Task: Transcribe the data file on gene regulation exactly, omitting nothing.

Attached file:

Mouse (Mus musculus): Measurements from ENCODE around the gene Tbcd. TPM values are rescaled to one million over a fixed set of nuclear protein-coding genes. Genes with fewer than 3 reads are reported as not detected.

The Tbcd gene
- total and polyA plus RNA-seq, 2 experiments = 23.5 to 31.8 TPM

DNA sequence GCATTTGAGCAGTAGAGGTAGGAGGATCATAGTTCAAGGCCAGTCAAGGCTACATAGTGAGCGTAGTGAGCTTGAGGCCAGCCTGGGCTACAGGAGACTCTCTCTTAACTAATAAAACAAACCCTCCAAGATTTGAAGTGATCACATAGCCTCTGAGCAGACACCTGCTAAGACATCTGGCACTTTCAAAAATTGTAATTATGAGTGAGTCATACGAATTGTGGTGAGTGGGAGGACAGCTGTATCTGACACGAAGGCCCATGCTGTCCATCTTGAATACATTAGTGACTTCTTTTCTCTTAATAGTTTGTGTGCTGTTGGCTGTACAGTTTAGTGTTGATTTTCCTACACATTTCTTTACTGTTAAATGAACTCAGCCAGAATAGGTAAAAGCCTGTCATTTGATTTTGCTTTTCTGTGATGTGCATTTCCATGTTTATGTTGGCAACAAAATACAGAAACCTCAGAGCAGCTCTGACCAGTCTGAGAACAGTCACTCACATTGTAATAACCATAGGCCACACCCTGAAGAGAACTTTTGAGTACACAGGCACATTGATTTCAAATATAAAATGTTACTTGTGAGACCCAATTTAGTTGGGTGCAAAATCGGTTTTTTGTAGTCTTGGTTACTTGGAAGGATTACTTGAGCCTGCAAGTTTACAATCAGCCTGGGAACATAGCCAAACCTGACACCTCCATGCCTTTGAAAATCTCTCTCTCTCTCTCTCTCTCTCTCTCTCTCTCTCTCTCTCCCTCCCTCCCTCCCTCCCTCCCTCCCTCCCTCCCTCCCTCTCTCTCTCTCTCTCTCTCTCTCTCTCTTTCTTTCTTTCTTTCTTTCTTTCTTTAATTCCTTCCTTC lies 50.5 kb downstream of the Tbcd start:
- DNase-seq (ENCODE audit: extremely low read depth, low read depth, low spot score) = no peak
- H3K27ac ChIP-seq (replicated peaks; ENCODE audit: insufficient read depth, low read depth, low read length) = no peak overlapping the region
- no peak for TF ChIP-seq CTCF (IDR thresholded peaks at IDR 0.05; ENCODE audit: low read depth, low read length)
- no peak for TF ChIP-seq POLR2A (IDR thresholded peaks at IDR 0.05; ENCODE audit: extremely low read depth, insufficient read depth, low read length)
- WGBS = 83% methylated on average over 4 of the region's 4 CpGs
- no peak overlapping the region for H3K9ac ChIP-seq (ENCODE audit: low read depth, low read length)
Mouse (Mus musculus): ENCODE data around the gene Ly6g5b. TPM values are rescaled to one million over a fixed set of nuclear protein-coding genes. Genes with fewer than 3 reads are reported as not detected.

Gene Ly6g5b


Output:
Mouse (Mus musculus): Measurements from ENCODE around the gene Tbcd. TPM values are rescaled to one million over a fixed set of nuclear protein-coding genes. Genes with fewer than 3 reads are reported as not detected.

The Tbcd gene
- total and polyA plus RNA-seq, 2 experiments = 23.5 to 31.8 TPM

DNA sequence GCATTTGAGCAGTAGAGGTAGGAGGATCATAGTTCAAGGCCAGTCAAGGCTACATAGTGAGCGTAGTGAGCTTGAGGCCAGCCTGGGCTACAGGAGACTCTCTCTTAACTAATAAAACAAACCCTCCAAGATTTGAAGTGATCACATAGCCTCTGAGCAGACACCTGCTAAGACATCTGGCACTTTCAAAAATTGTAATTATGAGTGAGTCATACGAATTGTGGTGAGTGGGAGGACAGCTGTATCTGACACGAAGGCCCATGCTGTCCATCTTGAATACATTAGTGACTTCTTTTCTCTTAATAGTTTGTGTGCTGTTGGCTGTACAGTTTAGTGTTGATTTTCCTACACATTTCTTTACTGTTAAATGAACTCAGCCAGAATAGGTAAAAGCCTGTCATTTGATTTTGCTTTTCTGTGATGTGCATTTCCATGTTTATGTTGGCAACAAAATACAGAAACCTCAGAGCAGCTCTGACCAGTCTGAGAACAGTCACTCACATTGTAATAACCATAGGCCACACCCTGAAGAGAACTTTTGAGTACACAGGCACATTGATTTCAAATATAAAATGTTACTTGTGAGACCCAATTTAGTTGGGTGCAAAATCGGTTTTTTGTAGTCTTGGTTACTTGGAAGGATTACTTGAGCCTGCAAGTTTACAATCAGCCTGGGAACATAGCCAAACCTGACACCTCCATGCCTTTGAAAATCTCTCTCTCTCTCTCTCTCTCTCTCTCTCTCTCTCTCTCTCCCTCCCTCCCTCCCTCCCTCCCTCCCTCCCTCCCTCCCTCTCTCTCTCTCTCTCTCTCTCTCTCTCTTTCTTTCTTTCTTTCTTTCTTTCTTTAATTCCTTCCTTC lies 50.5 kb downstream of the Tbcd start:
- DNase-seq (ENCODE audit: extremely low read depth, low read depth, low spot score) = no peak
- H3K27ac ChIP-seq (replicated peaks; ENCODE audit: insufficient read depth, low read depth, low read length) = no peak overlapping the region
- no peak for TF ChIP-seq CTCF (IDR thresholded peaks at IDR 0.05; ENCODE audit: low read depth, low read length)
- no peak for TF ChIP-seq POLR2A (IDR thresholded peaks at IDR 0.05; ENCODE audit: extremely low read depth, insufficient read depth, low read length)
- WGBS = 83% methylated on average over 4 of the region's 4 CpGs
- no peak overlapping the region for H3K9ac ChIP-seq (ENCODE audit: low read depth, low read length)
Mouse (Mus musculus): ENCODE data around the gene Ly6g5b. TPM values are rescaled to one million over a fixed set of nuclear protein-coding genes. Genes with fewer than 3 reads are reported as not detected.

Gene Ly6g5b